CPM is probably the oldest way to make money from your website. What is CPM?
I have experience of cooperating with one of the four networks – ValueClick. The other networks have set quite high entry barriers and it is not that easy to become their members if you do not run old and established websites with high traffic (after 15 months of my online business activity I can’t boast of a website of that kind. Wish I could).
I have not come across any good guides or manuals on CPM networks (probably it is accepted that these networks are in the past or that everyone knows how to deal with them – they are wrong) until recently I have discovered this article:
Before you can expect to increase or maximize earnings through any specific avenue, you need to do your due-diligence and research, followed by vigorous testing. CPM networks can be tricky at times, especially for new webmasters. What I’m going to go through is the basic process of how CPM networks work and some things you should always do, as well as some optional techniques that may fit well for your website. Let’s begin with the underlying process of serving an ad:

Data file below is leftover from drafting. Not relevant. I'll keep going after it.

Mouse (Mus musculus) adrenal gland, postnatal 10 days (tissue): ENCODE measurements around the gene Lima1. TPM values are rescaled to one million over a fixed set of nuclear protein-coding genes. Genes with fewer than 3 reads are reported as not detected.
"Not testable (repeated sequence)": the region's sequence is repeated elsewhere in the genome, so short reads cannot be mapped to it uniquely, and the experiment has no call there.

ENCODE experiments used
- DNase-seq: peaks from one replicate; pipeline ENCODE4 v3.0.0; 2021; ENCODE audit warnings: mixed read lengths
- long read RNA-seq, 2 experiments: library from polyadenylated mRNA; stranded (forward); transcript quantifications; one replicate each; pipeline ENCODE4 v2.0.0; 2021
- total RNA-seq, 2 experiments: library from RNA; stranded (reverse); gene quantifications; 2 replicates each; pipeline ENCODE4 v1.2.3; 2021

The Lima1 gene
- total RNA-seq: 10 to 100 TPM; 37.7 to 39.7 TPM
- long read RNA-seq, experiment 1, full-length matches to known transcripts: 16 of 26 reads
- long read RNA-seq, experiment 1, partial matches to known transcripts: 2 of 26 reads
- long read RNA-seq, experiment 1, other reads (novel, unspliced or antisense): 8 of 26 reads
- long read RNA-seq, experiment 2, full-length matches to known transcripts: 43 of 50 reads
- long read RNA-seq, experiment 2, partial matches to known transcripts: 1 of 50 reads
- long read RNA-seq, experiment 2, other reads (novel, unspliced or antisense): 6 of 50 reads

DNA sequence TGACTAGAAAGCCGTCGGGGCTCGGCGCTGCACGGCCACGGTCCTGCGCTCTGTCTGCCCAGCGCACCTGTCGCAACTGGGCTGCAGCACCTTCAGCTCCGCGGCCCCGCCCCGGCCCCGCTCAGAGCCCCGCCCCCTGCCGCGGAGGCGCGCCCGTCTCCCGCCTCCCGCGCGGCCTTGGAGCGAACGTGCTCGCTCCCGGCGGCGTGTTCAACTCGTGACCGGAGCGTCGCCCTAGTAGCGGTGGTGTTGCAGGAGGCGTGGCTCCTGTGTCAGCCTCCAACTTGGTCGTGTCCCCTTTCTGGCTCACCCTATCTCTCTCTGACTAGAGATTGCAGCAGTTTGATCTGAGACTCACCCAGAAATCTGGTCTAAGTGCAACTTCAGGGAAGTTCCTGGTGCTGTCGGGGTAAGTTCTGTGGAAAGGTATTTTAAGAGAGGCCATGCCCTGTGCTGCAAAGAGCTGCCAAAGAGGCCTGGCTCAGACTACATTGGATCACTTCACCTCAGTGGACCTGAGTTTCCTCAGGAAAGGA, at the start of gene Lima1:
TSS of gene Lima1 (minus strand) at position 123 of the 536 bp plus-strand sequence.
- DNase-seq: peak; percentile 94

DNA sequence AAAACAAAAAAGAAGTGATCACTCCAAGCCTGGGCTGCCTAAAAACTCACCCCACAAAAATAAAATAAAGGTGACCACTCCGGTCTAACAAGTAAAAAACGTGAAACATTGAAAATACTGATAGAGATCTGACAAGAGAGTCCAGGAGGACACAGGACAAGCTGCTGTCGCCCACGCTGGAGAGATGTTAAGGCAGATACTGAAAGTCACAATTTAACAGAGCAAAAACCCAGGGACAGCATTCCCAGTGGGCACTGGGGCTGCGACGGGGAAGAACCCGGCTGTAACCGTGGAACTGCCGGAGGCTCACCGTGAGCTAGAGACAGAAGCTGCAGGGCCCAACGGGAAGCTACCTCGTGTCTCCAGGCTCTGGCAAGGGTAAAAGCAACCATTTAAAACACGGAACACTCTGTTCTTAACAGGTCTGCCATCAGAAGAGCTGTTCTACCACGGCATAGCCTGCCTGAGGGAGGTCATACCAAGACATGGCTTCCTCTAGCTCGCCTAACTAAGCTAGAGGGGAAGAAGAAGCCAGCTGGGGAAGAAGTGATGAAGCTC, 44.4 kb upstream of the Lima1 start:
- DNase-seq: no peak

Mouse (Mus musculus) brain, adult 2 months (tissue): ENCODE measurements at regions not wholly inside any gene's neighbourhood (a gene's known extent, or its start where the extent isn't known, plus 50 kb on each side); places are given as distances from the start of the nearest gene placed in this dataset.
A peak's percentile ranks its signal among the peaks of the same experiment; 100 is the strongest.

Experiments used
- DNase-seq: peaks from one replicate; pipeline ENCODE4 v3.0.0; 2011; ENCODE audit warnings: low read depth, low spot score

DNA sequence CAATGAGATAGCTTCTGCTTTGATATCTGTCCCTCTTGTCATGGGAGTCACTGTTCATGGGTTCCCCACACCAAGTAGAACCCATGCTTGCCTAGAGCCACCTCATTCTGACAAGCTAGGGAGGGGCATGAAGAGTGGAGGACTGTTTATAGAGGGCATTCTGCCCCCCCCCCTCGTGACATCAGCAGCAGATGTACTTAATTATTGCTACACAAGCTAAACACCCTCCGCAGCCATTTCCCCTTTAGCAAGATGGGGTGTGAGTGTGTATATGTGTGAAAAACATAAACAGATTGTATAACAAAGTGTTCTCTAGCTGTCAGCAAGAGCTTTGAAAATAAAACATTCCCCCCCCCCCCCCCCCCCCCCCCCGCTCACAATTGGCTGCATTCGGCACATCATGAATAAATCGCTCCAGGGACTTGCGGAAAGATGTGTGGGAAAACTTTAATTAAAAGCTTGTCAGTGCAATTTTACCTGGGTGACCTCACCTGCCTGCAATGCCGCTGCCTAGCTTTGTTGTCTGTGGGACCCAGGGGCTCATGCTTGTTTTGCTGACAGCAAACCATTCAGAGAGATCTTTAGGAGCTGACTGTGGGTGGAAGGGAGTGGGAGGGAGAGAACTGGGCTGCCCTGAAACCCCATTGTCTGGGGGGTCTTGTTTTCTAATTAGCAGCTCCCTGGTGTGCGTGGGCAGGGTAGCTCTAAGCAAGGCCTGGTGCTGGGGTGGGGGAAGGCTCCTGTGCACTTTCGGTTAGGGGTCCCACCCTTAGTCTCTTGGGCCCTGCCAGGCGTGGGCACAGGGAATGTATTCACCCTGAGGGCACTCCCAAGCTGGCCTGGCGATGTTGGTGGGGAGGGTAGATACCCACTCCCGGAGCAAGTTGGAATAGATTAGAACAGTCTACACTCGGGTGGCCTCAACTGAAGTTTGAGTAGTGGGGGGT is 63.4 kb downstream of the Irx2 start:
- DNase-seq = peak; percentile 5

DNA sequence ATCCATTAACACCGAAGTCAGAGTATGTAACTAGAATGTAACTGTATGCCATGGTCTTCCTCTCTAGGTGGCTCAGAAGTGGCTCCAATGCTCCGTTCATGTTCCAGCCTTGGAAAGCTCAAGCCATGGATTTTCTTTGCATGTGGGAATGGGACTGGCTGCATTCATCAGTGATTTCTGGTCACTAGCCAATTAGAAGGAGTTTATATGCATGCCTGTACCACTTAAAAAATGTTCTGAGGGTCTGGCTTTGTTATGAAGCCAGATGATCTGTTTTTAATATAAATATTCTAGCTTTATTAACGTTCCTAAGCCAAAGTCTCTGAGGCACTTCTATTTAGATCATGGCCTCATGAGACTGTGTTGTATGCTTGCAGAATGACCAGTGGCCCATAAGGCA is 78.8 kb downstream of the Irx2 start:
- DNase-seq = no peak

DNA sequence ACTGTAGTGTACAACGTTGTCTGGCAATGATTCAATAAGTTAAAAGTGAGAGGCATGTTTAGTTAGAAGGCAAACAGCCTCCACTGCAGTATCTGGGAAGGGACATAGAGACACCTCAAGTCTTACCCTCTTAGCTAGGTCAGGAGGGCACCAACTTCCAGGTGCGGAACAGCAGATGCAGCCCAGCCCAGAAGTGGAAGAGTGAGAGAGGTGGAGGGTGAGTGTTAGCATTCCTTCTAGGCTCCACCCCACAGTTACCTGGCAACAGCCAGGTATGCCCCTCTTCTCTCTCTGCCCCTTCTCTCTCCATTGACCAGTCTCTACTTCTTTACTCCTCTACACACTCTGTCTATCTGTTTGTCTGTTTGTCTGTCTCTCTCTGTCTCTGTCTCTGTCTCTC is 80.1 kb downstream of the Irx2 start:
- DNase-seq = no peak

Ad Serving Basics
To keep things simple we’ll assume that you’re with any of the big networks such as: Tribal, VCM, Advertising.com, Casale, etc. (vertically-oriented and smaller networks aside).
Each time your website is loaded your ad network has to look at an array of information to decide what ad to serve. Here are some of things, but not limited to, that can be factored in:
-Users geographical location (country/state/city/etc.)
-Time of day
-Previous ad performance
-Behavioral Targeting (user retargeting)
*An advertiser may only want their ad to display once per visitor in a given day. A frequency cap of 1/24 will be set (1 time per 24 hours). This is in the advertiser’s discretion and varies for each campaign.
We’ll use some example advertisers to help illustrate the process:
Advertiser A – $3 CPM
Targeting: Auto channel, California
Advertiser B – $2 CPM
Targeting: US Only
Advertiser C – $1 CPM
Let’s say Joe from Montana goes to your automotive website for the first time. This calls the ad server and brings back Advertiser B’s $2 CPM ad. The reason the higher paying ad wasn’t served is because the California filter was invalid, causing the ad servers to move to the next highest paying advertiser to compare targeting. In this case Advertiser B was given the impression because they only looked at whether or not the user was in the US and hasn’t already been shown the ad in the last 24 hours.